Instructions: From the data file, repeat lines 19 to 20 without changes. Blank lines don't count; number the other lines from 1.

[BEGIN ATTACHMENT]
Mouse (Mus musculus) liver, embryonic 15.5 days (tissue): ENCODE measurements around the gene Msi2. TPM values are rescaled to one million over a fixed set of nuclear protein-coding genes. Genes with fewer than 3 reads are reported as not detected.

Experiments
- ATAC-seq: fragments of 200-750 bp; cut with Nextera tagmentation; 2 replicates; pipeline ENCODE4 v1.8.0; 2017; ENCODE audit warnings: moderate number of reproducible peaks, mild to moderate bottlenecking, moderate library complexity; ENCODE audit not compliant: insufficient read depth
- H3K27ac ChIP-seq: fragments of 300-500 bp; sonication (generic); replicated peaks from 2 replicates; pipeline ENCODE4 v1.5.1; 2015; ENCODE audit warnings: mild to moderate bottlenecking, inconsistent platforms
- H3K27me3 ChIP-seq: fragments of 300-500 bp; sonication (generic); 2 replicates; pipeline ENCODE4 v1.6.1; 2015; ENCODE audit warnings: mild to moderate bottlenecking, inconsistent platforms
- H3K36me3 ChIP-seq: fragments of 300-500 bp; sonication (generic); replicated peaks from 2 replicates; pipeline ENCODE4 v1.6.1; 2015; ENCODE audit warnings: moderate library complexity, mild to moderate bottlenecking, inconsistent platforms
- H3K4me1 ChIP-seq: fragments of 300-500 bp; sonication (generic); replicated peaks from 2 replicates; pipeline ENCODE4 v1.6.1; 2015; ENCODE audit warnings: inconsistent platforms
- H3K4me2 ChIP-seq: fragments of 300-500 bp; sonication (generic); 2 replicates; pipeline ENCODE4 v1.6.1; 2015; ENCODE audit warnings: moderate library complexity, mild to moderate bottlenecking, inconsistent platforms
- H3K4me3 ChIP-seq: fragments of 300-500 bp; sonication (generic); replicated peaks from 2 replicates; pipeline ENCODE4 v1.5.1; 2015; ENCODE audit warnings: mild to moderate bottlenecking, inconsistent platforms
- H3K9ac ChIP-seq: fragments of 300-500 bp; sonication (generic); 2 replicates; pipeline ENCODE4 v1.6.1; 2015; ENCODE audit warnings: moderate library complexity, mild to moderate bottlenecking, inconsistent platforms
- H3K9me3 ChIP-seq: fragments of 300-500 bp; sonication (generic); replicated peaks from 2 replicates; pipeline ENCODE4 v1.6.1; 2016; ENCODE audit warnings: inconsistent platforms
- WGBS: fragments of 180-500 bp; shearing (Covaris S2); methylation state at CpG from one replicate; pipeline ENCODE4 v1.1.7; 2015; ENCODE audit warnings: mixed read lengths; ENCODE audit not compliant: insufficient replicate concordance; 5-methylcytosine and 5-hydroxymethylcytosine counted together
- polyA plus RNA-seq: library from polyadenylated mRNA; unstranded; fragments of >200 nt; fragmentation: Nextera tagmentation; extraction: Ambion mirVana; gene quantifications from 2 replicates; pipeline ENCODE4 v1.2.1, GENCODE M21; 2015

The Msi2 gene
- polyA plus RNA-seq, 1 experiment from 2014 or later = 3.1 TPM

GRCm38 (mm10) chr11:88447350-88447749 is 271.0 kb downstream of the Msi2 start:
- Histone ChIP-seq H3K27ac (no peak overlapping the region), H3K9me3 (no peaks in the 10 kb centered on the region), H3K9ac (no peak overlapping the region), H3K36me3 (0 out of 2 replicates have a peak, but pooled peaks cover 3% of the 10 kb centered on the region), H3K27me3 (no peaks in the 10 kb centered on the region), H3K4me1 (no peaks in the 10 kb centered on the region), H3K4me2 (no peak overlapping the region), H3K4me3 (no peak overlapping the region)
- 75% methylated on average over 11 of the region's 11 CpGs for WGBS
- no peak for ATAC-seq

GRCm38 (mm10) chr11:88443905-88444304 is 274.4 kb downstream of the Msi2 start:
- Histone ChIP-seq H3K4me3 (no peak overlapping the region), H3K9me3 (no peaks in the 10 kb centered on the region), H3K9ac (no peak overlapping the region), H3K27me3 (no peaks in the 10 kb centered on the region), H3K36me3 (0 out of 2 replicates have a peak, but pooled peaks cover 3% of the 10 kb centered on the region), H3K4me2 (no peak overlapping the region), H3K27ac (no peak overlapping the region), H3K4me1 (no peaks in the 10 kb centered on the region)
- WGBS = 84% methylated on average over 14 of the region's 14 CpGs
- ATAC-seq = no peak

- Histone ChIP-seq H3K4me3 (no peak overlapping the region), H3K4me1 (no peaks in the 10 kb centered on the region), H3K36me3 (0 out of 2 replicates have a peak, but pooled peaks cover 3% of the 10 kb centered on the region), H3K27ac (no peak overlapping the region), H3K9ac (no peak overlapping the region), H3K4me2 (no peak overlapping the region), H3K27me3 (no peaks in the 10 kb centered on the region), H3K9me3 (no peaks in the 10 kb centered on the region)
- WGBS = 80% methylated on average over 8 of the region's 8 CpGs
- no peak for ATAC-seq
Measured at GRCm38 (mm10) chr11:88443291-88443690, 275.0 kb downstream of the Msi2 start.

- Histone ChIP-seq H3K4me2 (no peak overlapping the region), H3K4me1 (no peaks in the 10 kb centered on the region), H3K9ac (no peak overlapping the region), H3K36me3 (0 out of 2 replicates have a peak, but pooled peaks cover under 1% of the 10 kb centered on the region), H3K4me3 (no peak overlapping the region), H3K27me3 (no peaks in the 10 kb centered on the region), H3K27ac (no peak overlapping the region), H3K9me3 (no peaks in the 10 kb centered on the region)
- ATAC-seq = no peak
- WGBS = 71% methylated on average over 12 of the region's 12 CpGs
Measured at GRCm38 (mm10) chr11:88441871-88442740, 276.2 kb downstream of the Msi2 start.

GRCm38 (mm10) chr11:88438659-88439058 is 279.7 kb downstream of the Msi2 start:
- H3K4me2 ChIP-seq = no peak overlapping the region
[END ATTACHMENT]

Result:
- no peak for ATAC-seq

GRCm38 (mm10) chr11:88443905-88444304 is 274.4 kb downstream of the Msi2 start: